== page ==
Guest Post: What I Learned // My First Portrait Shoot

Thursday, June 7, 2012

My love for photography began when I was little (think five or six). For several years I had watched as my Aunt Nancy carefully changed her camera’s lens or swiftly moved around the room to get the perfect angle for photos at Christmas. Honestly, I was amazed by the fact that with the simple click of a button I could capture whatever I wanted how I wanted. Soon I had acquired my very first camera, a small, film 101 Dalmatians camera that I always carried with me. The park, dance class, in the car, the front pocket of my backpack (I was convinced that I had to get pictures from Spirit Week somehow), and even to friend’s birthday parties.

To say the least, photography became a passion of mine at a young age, but it wasn’t until recently that I shot pictures at my very first photo shoot. After an hour and a half of shooting, I was amazed at how much more I had learned about photography and how silly my worries before the shoot were. So I thought that this would be the perfect opportunity to share what I learned at my first portrait shoot with you guys. Hope you enjoy!
1.       Don’t be nervous.
Honestly, I allowed my nerves to get the best of me before the shoot. What if my camera battery dies? What if my lens somehow breaks? What if I don’t have enough ideas for poses? What if I sound bossy? What should I do when I change lenses or change settings? Oh no! Did I leave my 35mm lens at home? I promise, you have nothing to worry about beforehand. Be confident in your photography abilities and don’t allow your worries to get the best of you like I did.

2.       Don’t be afraid of sounding bossy.
I was shocked when I held up my camera to take pictures and heard, “Oh yeah, don’t be afraid of sounding bossy! Trust me! I want you to tell me what to do.” There is a reason that you were hired to take their pictures and that is because they like your photos. They want a good experience and they want their pictures to look good too so don’t be afraid to direct them.

3.       Say something
When you are changing lenses or camera settings, talk to your clients. Tell them how their poses have been looking great so far, that you really like their shoes, that you are excited to be taking their pictures, and that their newborn daughter has to be the cutest little thing ever. Even show them the pictures that you have taken so far so that they can see how they are turning out and get excited to take more pictures.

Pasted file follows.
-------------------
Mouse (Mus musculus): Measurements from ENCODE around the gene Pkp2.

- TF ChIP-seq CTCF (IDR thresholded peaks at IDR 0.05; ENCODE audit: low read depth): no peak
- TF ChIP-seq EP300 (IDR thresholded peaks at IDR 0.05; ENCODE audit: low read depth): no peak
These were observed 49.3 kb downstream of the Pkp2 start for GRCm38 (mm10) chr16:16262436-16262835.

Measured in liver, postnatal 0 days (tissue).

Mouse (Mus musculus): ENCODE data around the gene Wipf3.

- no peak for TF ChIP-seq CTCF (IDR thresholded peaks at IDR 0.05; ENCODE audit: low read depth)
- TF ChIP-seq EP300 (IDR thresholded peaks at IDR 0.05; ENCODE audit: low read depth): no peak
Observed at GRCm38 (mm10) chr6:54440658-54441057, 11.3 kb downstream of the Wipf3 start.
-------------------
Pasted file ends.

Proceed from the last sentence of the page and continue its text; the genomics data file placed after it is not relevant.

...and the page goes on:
4.       Location
It’s important to shoot at a location that isn’t too crowded. Taking pictures with a street light in the background or power lines in them isn’t really what we are going for. Try to find locations that don’t overpower your subject, have the right amount of light, and that aren’t “cluttered”. The focus should always be on the subject in portraits, not the background

5.       Have fun
Enjoy yourself. Have fun. Laugh. This is what you love to do, so why not show it? Lighten up a little, I promise it will all be okay.


  1. This is SO helpful! :)

  2. Ooooh, awesome post. :)

  3. wow. great tips! are you planning to post the rest of the shoot? :)

    1. Jessica: On my blog, which is linked in the post, I plan on posting the rest of the photos. My blog is relaunching on Monday, so it might be a week or two before they are up. :-)

  4. awesome tips! I recently went on a shoot with my dad (I didn't shoot, actually - I was the assistant... haha) and these are great things to keep in mind! love that picture, btw.

  5. Aww I loved this!


  6. This is a great idea! Show us more of the photo shoot.

  7. Love the photo and would love to see more!

  8. Briony: More of the photo shoot will be on my personal blog. :-)

    Brittany: Yay! So glad that you like the photo. As I said before, more of the photo shoot will be on my blog.

  9. I'm going to remember these tips. They're wonderful. Thanks so much!

  10. wow GREAT tips. I am going to remember these! thanks for sharing!

  11. that's a great location; i love the theme!


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